Mumbai: The narrative around distressed steel assets has been one about incumbents consolidating their hold over the sector.
That changed last week.
On Friday, ArcelorMittal was declared the highest bidder for Essar Steel Ltd. Its winning bid of ₹ 42,000 crore gives the world’s largest steel producer a sizeable foothold in the Indian steel market.
Who wins and who doesn’t after this transaction?
Essar Steel’s financial creditors have got a good deal. The bid value represents 85% of the ₹ 49,395 crore of their claims. That’s a very good recovery rate, possibly beyond their wildest estimates. But they must not forget that this was possible only because of an uptrend in the steel price cycle globally and healthy domestic demand. It’s up to them to ensure better appraisal and risk management to ensure they don’t find themselves in this position again.
The insolvency framework may appear to be another winner in this case, but that’s not entirely true. These final bids were submitted subsequent to a Supreme Court order. The court had actually held the ArcelorMittal and Numetal Mauritius bids as ineligible, since related corporate debtors of both bidders were defaulters. The court held that these defaults must be cleared before the bids were submitted.
However, it made an exception in the Essar Steel case, on a request from the committee of creditors, giving the bidders one more chance to clear defaults. What has become clear is bidders cannot be eligible by simply selling their stakes, just prior to submitting bids, in related defaulting entities. To even submit a bid, the default should have been dealt with first. This should reduce the scope for litigation on this front. That’s why ArcelorMittal paid ₹ 7,469crore of debt of Uttam Galva Ltd and KSS Petron Pvt. Ltd to become eligible. To that extent, ArcelorMittal’s investment is higher in its bid to buy Essar Steel.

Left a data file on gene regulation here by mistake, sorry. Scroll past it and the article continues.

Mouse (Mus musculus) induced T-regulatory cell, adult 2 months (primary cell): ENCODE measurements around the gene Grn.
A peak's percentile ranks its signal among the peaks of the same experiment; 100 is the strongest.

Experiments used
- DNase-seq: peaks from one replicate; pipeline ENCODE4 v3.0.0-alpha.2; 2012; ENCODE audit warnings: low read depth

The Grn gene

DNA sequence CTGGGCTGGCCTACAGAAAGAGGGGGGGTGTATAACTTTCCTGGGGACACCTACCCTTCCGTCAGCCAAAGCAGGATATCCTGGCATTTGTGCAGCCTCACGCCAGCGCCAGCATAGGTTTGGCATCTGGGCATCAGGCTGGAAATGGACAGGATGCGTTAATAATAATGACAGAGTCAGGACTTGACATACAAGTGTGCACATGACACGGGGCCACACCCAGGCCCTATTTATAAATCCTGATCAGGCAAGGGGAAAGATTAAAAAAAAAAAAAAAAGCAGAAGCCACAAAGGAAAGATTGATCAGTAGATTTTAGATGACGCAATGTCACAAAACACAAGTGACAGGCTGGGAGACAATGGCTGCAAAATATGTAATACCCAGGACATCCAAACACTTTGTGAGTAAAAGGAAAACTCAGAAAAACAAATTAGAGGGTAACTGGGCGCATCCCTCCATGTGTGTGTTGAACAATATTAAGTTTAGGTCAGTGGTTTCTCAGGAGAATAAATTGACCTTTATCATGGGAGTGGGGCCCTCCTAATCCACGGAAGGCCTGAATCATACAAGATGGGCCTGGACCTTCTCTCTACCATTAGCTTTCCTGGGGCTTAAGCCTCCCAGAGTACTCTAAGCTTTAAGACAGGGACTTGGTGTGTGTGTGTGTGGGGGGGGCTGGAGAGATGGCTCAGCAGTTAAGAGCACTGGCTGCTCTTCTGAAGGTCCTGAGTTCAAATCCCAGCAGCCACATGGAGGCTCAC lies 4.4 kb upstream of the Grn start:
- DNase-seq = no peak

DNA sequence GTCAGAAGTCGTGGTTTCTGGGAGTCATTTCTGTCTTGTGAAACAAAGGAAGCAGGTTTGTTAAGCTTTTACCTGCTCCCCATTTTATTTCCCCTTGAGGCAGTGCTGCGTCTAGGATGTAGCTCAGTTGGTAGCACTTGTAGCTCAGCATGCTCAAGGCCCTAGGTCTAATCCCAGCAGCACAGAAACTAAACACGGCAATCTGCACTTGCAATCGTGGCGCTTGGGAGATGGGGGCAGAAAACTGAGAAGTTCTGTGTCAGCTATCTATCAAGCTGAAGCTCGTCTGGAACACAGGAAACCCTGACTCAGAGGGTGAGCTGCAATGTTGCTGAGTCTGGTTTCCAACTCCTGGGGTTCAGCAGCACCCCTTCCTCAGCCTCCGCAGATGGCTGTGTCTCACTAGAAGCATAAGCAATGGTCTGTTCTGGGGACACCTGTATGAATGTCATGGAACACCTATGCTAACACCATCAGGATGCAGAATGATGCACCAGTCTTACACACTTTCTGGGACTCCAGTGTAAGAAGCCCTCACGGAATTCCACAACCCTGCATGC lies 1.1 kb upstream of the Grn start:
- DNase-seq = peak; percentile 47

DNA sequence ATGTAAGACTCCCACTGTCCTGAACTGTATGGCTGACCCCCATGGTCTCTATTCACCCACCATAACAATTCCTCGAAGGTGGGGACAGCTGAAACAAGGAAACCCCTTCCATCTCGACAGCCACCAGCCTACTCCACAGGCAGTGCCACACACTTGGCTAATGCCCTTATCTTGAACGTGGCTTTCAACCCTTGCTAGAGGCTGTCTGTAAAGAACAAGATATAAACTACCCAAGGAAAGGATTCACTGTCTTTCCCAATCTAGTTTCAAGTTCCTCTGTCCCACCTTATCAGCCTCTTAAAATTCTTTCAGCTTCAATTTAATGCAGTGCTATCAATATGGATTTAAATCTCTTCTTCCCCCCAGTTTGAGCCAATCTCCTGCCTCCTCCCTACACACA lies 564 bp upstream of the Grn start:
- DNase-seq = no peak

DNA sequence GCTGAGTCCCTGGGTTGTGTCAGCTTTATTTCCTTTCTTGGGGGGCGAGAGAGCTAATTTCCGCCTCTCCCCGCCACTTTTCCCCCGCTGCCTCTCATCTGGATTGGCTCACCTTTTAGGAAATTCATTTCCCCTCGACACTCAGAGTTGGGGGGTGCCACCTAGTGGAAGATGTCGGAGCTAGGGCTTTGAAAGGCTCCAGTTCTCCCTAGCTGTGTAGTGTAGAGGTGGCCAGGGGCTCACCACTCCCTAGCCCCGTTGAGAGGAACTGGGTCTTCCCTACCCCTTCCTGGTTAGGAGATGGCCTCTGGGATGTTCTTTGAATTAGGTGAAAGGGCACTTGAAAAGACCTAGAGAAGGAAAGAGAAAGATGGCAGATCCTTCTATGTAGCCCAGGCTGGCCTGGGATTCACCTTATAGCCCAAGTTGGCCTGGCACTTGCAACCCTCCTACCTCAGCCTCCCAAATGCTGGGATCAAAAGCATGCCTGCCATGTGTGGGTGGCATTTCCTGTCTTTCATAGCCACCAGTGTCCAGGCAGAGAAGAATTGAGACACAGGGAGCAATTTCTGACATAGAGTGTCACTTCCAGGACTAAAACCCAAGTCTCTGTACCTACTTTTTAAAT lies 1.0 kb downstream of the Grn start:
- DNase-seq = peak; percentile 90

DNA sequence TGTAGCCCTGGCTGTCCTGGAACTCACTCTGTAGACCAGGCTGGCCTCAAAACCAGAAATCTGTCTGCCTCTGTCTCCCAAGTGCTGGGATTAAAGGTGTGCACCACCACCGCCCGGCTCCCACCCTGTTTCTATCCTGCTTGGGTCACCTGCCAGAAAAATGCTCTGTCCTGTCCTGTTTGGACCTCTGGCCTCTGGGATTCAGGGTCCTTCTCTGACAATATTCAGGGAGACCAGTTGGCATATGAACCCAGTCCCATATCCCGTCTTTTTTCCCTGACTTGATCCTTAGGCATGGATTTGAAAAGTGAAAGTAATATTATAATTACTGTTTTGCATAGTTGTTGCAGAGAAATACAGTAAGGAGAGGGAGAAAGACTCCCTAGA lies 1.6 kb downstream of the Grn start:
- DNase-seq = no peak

That brings us back to ArcelorMittal India plans. It had pointed out bottlenecks in Essar Steel’s steelmaking and casting process, which meant Essar Steel’s crude steel output could reach a maximum of 6.1 million tonnes compared to a possible 9.6 million tonnes. Increasing capacity utilization is likely to be the immediate objective, followed by potential investments in value addition, modernization and expansion.
Once the resolution plan is finalized and implemented, ArcelorMittal is likely to lay out its own plans for a turnaround. It had disclosed earlier that Essar Steel would be owned in a joint venture with Nippon Steel and Sumitomo Metal Corp. That will lower the financial burden on its own balance sheet.
Stiff competition for Essar Steel has meant that it has not come cheap. ArcelorMittal has paid a premium not just to acquire a large steel asset with port-based facilities in a fast growing market, but also to get a running plant. Setting up a large greenfield steel plant in India has proved to be a nightmare. This cuts the time down to set up a plant to that taken to complete the resolution process.
In FY17, the latest year for which financials are available, Essar Steel earned an Ebitda of ₹ 2,841 crore, but depreciation alone amounted to ₹ 1,903 crore. Ebitda stands for earnings before interest, tax, depreciation and amortization. Its interest cost in that year was ₹ 5,608 crore and it ended FY17 with a net loss of ₹ 5,198 crore. But FY18 financials may look better, based on how listed firms have fared.
For local shareholders, whether ArcelorMittal makes money or not on the acquisition is of academic interest. It is not listed locally. What matters is how it runs the business, the investments it makes and how aggressive it becomes in the market when output rises. While India is critical to the profitability of domestic steel firms, it is only one of the many markets ArcelorMittal is present in. It may think differently about its growth plans and profit targets, which in turn could be a risk for investors in steel stocks.